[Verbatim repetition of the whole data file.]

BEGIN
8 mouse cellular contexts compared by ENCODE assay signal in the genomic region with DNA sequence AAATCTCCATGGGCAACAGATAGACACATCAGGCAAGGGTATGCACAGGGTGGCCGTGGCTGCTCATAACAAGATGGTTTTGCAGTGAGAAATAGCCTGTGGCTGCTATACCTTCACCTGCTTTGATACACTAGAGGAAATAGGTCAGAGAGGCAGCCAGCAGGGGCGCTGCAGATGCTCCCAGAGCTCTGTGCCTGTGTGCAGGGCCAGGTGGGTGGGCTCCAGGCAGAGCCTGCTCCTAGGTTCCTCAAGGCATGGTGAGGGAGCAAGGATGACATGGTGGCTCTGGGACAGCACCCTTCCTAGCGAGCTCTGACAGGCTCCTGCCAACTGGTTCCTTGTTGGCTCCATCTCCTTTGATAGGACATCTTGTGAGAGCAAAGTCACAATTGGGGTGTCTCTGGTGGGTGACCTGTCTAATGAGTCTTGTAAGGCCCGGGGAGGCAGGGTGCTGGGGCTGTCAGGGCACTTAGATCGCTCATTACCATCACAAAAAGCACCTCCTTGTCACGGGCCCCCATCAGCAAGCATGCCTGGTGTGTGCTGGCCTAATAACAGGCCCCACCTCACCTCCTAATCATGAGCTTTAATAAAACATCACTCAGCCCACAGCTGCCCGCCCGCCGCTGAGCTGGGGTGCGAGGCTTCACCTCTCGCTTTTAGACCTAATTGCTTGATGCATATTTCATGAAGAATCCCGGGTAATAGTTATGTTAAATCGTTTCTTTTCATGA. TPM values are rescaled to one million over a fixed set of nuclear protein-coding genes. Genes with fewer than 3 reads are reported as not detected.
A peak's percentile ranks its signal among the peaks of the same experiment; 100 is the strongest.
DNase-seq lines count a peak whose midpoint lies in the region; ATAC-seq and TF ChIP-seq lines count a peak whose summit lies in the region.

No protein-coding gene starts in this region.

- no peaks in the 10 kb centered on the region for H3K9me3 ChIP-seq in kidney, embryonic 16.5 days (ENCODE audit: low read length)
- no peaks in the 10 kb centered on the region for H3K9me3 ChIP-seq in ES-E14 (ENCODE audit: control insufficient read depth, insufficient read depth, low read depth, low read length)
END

8 mouse cellular contexts compared by ENCODE assay signal in the genomic region with DNA sequence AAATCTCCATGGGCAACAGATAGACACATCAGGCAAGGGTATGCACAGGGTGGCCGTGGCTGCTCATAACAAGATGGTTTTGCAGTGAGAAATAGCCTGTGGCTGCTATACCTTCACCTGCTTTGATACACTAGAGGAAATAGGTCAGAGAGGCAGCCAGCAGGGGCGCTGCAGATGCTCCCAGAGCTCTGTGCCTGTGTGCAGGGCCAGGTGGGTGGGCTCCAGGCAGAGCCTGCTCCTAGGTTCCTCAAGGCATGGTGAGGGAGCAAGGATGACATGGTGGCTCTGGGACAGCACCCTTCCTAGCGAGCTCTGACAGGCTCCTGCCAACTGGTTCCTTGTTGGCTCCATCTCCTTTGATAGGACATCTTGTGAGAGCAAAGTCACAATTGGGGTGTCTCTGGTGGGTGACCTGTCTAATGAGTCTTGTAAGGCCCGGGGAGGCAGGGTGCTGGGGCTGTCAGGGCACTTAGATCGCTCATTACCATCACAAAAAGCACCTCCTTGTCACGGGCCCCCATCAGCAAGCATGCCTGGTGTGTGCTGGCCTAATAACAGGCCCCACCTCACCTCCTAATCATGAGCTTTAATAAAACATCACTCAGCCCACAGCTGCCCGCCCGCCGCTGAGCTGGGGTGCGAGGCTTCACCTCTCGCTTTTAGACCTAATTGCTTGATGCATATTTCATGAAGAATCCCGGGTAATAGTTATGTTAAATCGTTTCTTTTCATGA. TPM values are rescaled to one million over a fixed set of nuclear protein-coding genes. Genes with fewer than 3 reads are reported as not detected.
A peak's percentile ranks its signal among the peaks of the same experiment; 100 is the strongest.
DNase-seq lines count a peak whose midpoint lies in the region; ATAC-seq and TF ChIP-seq lines count a peak whose summit lies in the region.

No protein-coding gene starts in this region.

- no peaks in the 10 kb centered on the region for H3K9me3 ChIP-seq in kidney, embryonic 16.5 days (ENCODE audit: low read length)
- no peaks in the 10 kb centered on the region for H3K9me3 ChIP-seq in ES-E14 (ENCODE audit: control insufficient read depth, insufficient read depth, low read depth, low read length)